Esp encoded by esp is associated with adhesion, colonisation and host immune evasion. Though previous reports suggest that esp is more common in E. faecium, in our study, incidence of esp was slightly higher in E. faecalis (53.93%) than E. faecium (45.09%) [31, 32]. The incidence of esp and asa1 shows a wide variation in various reports (Additional file 1: Table S1). Among the slime producers, 54.9%, 89.02% of E. faecalis isolates, and 45.8%, 8.3% of E. faecium harboured esp and asa1 respectively. In our study, esp and asa1 were found to be silent genes in both E. faecium (33.3%, 33.3%) and E. faecalis isolates (42.9%, 57.1%). As reported earlier, hyl was detected only in E. faecium [33]. Nevertheless, a few studies have reported the incidence of hyl in both species [29, 34,35,36,37,38,39]. Significant difference was observed in the VF score between species. In line with previous studies, E. faecalis (61.8%) were found to be multi-virulent with VF Scores 4 or 3 while, VF score 1 was quite common in E. faecium (41.18%) [27, 36]. Majority of the urinary E. faecalis elaborated multiple VFs compared to E. faecium.

Non-expression of these virulence genes could be attributed to a triad of factors, (i) gene expression is triggered in late exponential phase at high cell densities, (ii) environmental factors might influence gene expression and (iii) in vitro phenotypic testing conditions are different from the in vivo conditions [28, 40]. Nevertheless, the presence of virulence determinants in the clinical isolates might contribute to increased severity as they could be expressed under optimum conditions in vivo. Metadata of the previous studies on the detection of virulence genes of enterococci by multiplex/duplex/simplex PCR is depicted in Additional file 1: Table S1 [18, 27, 29, 33,34,35,36,37,38,39, 41,42,43,44,45,46,47,48,49,50,51,52,53,54,55,56,57,58,59].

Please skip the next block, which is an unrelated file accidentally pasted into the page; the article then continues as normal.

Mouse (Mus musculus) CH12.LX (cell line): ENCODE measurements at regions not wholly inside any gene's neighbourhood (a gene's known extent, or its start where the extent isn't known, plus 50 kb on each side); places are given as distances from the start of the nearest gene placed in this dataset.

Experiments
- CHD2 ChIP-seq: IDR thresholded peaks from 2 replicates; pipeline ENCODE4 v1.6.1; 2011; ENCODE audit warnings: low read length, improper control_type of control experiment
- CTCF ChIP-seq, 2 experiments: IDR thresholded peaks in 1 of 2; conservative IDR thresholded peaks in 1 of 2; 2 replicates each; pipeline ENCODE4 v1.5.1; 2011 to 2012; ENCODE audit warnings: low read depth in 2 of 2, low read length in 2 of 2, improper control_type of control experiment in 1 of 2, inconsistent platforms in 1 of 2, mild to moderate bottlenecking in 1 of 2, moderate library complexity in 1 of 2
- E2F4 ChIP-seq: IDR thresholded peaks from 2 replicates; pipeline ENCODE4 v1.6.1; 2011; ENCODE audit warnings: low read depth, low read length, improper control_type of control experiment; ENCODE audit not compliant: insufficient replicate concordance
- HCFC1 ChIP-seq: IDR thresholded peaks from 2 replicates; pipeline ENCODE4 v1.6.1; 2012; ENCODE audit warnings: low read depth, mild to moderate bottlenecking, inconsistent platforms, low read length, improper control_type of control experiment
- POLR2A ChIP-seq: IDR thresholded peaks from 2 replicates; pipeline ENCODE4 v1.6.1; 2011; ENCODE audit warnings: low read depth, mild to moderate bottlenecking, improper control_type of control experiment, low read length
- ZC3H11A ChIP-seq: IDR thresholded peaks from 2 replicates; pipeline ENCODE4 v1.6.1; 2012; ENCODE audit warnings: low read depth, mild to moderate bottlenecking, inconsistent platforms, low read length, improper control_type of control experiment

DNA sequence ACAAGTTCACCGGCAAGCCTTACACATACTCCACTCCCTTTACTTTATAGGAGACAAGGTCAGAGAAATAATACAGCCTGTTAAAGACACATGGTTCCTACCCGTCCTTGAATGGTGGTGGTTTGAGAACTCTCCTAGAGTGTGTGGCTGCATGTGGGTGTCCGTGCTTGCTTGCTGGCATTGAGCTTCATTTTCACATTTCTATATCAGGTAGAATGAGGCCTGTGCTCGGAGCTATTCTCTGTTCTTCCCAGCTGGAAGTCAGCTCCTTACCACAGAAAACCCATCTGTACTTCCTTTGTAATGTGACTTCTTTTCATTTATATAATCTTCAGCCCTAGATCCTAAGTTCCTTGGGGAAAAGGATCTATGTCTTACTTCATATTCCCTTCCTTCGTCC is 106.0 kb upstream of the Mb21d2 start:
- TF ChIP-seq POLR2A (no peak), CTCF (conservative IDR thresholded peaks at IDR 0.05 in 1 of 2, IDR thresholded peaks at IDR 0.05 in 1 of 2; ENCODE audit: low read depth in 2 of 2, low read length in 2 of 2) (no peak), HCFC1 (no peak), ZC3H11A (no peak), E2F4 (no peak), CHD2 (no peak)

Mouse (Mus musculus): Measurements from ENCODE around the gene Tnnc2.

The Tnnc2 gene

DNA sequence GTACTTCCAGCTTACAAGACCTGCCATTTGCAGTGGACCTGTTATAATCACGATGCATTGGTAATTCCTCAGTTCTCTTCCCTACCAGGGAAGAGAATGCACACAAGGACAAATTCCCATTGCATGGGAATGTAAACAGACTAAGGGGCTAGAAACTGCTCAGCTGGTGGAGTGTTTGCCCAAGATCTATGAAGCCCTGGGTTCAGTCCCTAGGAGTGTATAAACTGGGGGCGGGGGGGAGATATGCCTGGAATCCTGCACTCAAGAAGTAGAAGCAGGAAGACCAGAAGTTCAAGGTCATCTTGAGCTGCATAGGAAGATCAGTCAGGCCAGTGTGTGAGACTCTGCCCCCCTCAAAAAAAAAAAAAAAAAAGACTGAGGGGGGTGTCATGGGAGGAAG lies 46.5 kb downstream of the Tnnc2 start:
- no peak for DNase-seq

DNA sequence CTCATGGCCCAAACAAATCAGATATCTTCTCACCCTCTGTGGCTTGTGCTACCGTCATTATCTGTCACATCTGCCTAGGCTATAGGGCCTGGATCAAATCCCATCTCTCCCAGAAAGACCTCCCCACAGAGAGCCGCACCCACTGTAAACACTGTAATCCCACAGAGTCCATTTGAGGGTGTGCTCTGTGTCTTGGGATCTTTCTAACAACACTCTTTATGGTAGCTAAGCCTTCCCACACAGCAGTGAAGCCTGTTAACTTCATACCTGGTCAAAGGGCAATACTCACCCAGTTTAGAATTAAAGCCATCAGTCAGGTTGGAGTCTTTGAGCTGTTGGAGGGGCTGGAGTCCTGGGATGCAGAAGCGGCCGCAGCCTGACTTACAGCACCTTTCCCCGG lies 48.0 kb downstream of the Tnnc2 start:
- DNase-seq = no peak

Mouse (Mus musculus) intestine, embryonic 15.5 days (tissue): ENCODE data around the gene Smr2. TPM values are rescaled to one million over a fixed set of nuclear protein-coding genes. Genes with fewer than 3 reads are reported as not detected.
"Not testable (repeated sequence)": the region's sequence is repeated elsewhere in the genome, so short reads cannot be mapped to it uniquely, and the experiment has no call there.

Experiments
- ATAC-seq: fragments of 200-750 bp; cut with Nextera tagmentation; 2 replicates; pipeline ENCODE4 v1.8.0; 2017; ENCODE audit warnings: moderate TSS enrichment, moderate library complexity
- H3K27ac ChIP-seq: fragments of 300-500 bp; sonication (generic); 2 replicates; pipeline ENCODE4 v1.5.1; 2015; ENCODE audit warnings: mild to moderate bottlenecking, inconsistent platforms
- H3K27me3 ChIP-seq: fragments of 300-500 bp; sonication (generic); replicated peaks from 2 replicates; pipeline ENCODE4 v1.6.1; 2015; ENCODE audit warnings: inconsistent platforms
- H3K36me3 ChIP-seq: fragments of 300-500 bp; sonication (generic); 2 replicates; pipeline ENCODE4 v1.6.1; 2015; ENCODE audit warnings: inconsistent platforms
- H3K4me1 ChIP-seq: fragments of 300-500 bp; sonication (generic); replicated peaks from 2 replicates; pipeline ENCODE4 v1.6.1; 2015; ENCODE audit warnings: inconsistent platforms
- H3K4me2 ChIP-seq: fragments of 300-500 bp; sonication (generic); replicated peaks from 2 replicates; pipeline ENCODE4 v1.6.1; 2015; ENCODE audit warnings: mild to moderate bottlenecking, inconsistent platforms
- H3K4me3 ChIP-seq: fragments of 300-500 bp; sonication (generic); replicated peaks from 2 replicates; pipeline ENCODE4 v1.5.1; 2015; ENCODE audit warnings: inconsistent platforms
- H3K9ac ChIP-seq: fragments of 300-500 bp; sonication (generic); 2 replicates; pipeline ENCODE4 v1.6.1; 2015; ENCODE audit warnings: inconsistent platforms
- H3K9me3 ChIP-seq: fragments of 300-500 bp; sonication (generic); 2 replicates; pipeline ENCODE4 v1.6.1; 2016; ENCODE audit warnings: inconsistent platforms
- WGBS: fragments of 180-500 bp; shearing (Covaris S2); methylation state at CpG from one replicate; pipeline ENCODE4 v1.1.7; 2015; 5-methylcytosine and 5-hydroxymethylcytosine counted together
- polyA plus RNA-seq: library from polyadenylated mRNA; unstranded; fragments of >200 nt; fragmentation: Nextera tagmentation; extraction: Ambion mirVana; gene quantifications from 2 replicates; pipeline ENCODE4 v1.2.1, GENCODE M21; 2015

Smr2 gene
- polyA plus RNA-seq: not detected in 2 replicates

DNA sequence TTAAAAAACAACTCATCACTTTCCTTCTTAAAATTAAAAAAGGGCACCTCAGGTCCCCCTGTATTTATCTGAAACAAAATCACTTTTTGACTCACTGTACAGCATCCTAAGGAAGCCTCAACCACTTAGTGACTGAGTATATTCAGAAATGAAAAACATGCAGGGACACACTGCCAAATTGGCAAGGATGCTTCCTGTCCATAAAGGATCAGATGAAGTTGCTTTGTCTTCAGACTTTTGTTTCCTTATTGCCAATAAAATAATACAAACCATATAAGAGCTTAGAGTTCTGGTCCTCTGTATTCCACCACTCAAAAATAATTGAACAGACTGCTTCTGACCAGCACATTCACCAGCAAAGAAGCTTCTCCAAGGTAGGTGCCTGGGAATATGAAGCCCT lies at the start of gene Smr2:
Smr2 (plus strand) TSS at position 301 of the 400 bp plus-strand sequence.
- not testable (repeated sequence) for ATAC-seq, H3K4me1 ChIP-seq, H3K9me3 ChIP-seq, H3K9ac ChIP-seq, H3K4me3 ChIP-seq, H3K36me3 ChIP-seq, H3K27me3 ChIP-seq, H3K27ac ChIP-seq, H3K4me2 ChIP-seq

Conclusion

We report that our simple modification of the existing multiplex PCR had increased the detection of the enterococcal virulence genes. Predominance of virulence genes was in order of gelE (76.43%) > asa1 (58.57%) > esp (50.71%) > cylA (38.57%) > hyl (2.14%). Virulence determinants were more common in E. faecalis (asa1 (86.51%), gelE (85.39%), cylA (59.55%)) than E. faecium (asa1 (9.80%), gelE (60.78%), cylA (1.96%)). hyl was detected only in E. faecium. This modified PCR protocol could be useful to resolve the problem of decreased detection of virulence determinants in enterococci.

Limitations of the study

This study lacks the analysis of other virulence factors elaborated by enterococci. Also, majority of the study isolates were from urine with very less number from other body fluids.

Availability of data and materials

GenBank Accession numbers: MN398378 (asa1), MN398379 (cylA), MN398380 (hyl), MN398381 (gelE) and MN420464 (esp).

Abbreviations

AS:

Aggregation substance

Cyl:

Cytolysin

Esp:

Enterococcal surface protein

Gel:

Gelatinase

Hyl:

Hyaluronidase

PCR:

Polymerase chain reaction

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Acknowledgements

We would like to thank the Department of Science & Technology, India for the instrumentation facility provided through Fund for Improvement of Science & Technology (FIST) (SR/FST/College -2017/23).

Funding

This research work was not funded by any organisation.

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Conceptualisation: KP and VN, Experimentation: AK, KP, Supervision: VN, PS, Sample collection: SG, JM, Writing original draft: AK, KP. Review and editing: VN, PS, SG, JM. All authors read and approved the final manuscript.

Corresponding author

Correspondence to Kesavaram Padmavathy.

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This research work has been reviewed and approved by the Institutional Ethical Committee, Sree Balaji Dental College & Hospital, BIHER, Chennai, India (IEC No: SBDCECM106/14/08/dt19.06.2014).

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Not applicable.

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Kiruthiga, A., Padmavathy, K., Shabana, P. et al. Improved detection of esp, hyl, asa1, gelE, cylA virulence genes among clinical isolates of Enterococci. BMC Res Notes 13, 170 (2020). https://doi.org/10.1186/s13104-020-05018-0

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Keywords

  • E. faecalis
  • E. faecium
  • Virulence
  • Modified PCR reactions